1992 was the year. The sparsely populated development of Martins Point was the place. The very first Outer Banks Parade of Homes was opening in April. A small group of the “premiere builders” had gotten together to showcase their newly constructed homes in what would become a preferred, prestigious community in the coming years. At the end of the event, they knew there were some kinks to work out, but deemed it worth repeating.
Realizing that the Outer Banks covers almost 100 miles of beautiful coastline, in order to allow more builders and areas to be highlighted, the concept of a self-guided “scattered site” Parade came to be the new format. So, in 1993, the Parade route extended all the way from The Villages at Ocean Hill to The Village at Nags Head, with 20 homes entered by 16 builders. That was a leap!
Through the years we have seen a high of 33 entries and a low of 15 during the lean years following the crash. But, in true “the show must go on” style, there was no thought to discontinue the event. And it does go on – always something fresh and new, and always something to pique your interest. In an area where model homes are few and far between, it is a popular event for the builders and vendors as well as those who come to take the tour. Preview tour is at obhomebuilders.org/Welome-letter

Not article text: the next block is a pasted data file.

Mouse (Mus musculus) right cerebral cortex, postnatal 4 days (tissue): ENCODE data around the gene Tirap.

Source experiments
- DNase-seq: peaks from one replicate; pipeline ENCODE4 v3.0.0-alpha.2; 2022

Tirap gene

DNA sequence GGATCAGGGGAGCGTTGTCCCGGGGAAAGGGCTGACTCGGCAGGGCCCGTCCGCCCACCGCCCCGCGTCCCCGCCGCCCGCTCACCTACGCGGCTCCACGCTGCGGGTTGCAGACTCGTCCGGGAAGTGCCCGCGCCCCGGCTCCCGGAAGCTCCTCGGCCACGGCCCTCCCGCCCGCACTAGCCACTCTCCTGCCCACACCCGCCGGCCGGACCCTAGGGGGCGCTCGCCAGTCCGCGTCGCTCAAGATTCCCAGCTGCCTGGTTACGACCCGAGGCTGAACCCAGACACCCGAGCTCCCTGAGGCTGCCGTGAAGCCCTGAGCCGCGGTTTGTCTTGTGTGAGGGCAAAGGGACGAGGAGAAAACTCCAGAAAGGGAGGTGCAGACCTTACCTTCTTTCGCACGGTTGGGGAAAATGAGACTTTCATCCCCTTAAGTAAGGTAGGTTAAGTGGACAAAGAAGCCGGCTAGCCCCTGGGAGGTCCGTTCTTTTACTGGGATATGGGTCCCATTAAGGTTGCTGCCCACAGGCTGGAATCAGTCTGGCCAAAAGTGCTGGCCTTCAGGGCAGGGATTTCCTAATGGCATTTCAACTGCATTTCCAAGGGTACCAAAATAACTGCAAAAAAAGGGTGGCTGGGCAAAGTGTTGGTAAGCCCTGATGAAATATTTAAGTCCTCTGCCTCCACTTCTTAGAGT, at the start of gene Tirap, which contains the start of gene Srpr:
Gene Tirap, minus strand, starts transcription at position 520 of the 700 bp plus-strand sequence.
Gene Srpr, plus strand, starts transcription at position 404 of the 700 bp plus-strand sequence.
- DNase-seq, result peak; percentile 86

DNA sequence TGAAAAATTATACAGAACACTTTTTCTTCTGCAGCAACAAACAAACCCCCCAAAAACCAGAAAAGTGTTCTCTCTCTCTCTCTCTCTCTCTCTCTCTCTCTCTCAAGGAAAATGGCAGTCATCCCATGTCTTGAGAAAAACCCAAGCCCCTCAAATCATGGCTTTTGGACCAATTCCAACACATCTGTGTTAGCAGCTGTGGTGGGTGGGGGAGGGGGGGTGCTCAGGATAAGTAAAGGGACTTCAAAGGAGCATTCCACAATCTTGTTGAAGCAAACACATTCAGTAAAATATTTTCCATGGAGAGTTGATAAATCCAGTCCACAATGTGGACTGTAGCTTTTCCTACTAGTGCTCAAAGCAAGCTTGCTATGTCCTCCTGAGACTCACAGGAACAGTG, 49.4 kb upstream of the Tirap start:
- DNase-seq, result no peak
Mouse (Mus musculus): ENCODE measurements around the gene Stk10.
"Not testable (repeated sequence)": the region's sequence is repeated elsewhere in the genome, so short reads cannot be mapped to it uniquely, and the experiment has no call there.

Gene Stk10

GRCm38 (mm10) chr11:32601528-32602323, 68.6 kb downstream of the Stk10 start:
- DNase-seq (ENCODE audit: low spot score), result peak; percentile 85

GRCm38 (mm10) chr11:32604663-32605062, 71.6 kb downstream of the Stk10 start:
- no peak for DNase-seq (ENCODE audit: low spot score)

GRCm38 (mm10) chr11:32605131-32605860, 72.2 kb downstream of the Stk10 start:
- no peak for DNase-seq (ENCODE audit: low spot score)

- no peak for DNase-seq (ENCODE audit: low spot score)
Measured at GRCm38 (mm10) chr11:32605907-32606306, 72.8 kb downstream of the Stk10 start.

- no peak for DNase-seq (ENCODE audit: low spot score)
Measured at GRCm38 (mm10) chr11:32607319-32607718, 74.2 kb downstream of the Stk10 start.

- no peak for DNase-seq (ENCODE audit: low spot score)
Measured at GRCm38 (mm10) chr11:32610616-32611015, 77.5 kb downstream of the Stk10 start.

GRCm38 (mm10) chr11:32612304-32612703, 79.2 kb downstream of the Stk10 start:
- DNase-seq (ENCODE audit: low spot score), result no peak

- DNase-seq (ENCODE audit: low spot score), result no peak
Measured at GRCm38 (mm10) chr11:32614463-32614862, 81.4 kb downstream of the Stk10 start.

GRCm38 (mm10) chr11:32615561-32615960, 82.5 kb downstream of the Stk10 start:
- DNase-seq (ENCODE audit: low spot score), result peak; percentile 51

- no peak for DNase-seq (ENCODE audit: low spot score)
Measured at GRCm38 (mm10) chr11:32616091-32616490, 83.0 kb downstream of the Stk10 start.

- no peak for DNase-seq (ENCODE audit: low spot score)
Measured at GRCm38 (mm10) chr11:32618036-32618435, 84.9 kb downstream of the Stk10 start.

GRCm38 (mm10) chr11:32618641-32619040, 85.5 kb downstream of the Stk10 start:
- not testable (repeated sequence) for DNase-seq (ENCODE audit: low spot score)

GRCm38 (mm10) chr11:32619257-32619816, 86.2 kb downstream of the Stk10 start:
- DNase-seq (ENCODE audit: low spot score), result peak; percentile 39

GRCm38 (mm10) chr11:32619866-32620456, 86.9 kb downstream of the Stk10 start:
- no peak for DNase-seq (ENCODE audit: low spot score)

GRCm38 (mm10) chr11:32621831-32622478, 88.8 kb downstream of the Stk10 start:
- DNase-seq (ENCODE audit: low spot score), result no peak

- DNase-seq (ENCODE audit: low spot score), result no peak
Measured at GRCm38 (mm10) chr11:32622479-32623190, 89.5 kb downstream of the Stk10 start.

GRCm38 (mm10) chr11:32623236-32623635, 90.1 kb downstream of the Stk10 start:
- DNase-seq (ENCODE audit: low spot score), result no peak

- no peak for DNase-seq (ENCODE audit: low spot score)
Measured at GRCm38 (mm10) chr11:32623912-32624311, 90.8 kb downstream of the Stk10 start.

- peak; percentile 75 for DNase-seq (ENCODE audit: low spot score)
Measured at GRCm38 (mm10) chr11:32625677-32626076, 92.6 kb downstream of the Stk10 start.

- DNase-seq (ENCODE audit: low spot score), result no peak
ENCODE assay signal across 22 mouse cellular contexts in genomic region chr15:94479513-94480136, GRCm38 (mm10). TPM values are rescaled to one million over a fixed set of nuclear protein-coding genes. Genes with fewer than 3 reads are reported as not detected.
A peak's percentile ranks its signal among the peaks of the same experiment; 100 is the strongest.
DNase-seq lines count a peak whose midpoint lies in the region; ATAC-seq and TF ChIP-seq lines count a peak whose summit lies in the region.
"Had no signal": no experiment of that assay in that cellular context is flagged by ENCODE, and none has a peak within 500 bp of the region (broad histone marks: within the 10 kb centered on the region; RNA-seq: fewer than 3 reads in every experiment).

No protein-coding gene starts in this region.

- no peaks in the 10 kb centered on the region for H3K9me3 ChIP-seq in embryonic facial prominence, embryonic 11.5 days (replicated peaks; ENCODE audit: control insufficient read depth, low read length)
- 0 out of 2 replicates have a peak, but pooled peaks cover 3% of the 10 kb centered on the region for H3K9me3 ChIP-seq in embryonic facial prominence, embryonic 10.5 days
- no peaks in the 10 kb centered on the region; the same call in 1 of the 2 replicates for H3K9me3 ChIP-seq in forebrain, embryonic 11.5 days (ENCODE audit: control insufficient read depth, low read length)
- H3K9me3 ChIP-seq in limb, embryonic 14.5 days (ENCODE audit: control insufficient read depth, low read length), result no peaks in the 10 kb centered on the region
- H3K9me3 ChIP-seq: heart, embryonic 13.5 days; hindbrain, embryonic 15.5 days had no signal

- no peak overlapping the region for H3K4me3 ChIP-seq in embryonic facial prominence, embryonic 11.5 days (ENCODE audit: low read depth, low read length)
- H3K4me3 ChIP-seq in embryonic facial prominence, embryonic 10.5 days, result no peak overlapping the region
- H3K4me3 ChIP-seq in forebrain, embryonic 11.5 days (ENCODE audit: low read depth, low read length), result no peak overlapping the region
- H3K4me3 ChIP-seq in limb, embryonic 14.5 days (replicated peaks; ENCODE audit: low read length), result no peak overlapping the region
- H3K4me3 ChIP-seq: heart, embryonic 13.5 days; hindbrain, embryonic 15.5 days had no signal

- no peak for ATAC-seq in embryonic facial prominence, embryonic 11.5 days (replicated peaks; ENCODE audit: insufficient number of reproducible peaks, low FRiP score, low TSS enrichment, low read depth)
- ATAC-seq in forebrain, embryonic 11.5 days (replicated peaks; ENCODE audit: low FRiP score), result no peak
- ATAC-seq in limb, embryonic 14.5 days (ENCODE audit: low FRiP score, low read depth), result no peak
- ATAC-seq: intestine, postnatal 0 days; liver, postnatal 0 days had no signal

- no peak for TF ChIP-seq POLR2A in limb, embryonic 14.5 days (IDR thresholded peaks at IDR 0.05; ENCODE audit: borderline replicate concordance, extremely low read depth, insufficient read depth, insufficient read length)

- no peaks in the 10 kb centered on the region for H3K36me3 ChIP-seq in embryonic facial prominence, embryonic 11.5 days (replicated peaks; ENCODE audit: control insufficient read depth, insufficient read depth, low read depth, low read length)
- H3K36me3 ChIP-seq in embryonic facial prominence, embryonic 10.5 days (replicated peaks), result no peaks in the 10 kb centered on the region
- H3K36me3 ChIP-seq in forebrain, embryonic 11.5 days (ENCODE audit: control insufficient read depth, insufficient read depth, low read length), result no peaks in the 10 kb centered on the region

Curiously enough, in this 26th Parade we have one builder who participated in the very first Parade and one who entered the second one. Ken Green was part of the planning and entered a home in the inaugural year and Mancuso Development’s first year was 1993. Check out the #6 entry from Ken Green & Associates – a large-scale remodeling project in Duck. Ken has always enjoyed the transformational nature of remodeling and excels at it. And Bernie Mancuso is back with the most luxurious entry of this year’s Parade – the #4 Home in Palmer’s Island. There is some serious experience in that duo.
So, what’s my point? There are a few. Builders generally love what they do, and don’t know what they would do instead. It’s in their blood. Thus, the longevity of career. Longevity of participation. Longevity of learning. Longevity of getting up and wanting to go to the “office, “ which is often a pick-up truck for most of the day.
But, we also have entries this year from a steadily growing group of the next generation of builders – most of whom have come up in the business. A few have fathers still active in the industry or in the Home Builders Association. Some have gone to school for construction technology and settled here, but the majority learned the trade from fathers and uncles.
Check the blog next week to learn more about the “young guys.”